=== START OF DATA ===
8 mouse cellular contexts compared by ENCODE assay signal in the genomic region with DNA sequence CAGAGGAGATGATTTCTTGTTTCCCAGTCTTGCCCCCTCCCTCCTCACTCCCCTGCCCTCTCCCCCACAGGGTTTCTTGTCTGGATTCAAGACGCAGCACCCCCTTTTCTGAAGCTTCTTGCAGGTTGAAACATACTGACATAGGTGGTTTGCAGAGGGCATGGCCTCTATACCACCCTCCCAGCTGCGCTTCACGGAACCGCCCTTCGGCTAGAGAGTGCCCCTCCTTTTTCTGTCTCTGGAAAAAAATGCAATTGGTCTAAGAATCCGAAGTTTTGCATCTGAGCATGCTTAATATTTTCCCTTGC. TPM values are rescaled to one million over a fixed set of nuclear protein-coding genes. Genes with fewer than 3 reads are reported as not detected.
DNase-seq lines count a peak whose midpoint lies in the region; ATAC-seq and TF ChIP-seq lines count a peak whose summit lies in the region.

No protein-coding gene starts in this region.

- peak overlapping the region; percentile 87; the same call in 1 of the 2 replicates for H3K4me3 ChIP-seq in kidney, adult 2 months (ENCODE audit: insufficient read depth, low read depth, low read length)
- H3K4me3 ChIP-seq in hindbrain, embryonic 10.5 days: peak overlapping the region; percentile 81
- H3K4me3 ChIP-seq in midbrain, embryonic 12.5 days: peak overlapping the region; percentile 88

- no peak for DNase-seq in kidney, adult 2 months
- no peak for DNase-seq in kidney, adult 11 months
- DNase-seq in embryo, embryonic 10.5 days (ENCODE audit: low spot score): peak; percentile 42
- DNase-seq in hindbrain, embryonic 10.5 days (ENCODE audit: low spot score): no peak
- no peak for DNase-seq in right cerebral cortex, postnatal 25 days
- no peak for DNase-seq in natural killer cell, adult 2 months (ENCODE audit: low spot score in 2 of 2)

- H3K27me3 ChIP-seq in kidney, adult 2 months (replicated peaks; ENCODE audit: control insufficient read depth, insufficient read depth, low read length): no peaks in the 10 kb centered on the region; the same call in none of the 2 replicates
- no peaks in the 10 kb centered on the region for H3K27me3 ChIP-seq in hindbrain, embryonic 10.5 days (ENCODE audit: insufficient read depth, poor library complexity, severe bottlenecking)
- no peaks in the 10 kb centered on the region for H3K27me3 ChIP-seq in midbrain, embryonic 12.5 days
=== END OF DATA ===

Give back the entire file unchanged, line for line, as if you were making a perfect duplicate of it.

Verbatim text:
8 mouse cellular contexts compared by ENCODE assay signal in the genomic region with DNA sequence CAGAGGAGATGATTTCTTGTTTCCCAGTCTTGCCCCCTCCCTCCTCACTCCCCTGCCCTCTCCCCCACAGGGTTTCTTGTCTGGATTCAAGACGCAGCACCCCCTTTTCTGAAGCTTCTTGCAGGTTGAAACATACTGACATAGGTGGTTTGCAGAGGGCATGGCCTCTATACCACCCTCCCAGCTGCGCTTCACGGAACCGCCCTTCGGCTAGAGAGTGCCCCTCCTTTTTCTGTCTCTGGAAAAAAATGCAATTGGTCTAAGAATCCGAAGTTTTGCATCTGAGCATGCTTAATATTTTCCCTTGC. TPM values are rescaled to one million over a fixed set of nuclear protein-coding genes. Genes with fewer than 3 reads are reported as not detected.
DNase-seq lines count a peak whose midpoint lies in the region; ATAC-seq and TF ChIP-seq lines count a peak whose summit lies in the region.

No protein-coding gene starts in this region.

- peak overlapping the region; percentile 87; the same call in 1 of the 2 replicates for H3K4me3 ChIP-seq in kidney, adult 2 months (ENCODE audit: insufficient read depth, low read depth, low read length)
- H3K4me3 ChIP-seq in hindbrain, embryonic 10.5 days: peak overlapping the region; percentile 81
- H3K4me3 ChIP-seq in midbrain, embryonic 12.5 days: peak overlapping the region; percentile 88

- no peak for DNase-seq in kidney, adult 2 months
- no peak for DNase-seq in kidney, adult 11 months
- DNase-seq in embryo, embryonic 10.5 days (ENCODE audit: low spot score): peak; percentile 42
- DNase-seq in hindbrain, embryonic 10.5 days (ENCODE audit: low spot score): no peak
- no peak for DNase-seq in right cerebral cortex, postnatal 25 days
- no peak for DNase-seq in natural killer cell, adult 2 months (ENCODE audit: low spot score in 2 of 2)

- H3K27me3 ChIP-seq in kidney, adult 2 months (replicated peaks; ENCODE audit: control insufficient read depth, insufficient read depth, low read length): no peaks in the 10 kb centered on the region; the same call in none of the 2 replicates
- no peaks in the 10 kb centered on the region for H3K27me3 ChIP-seq in hindbrain, embryonic 10.5 days (ENCODE audit: insufficient read depth, poor library complexity, severe bottlenecking)
- no peaks in the 10 kb centered on the region for H3K27me3 ChIP-seq in midbrain, embryonic 12.5 days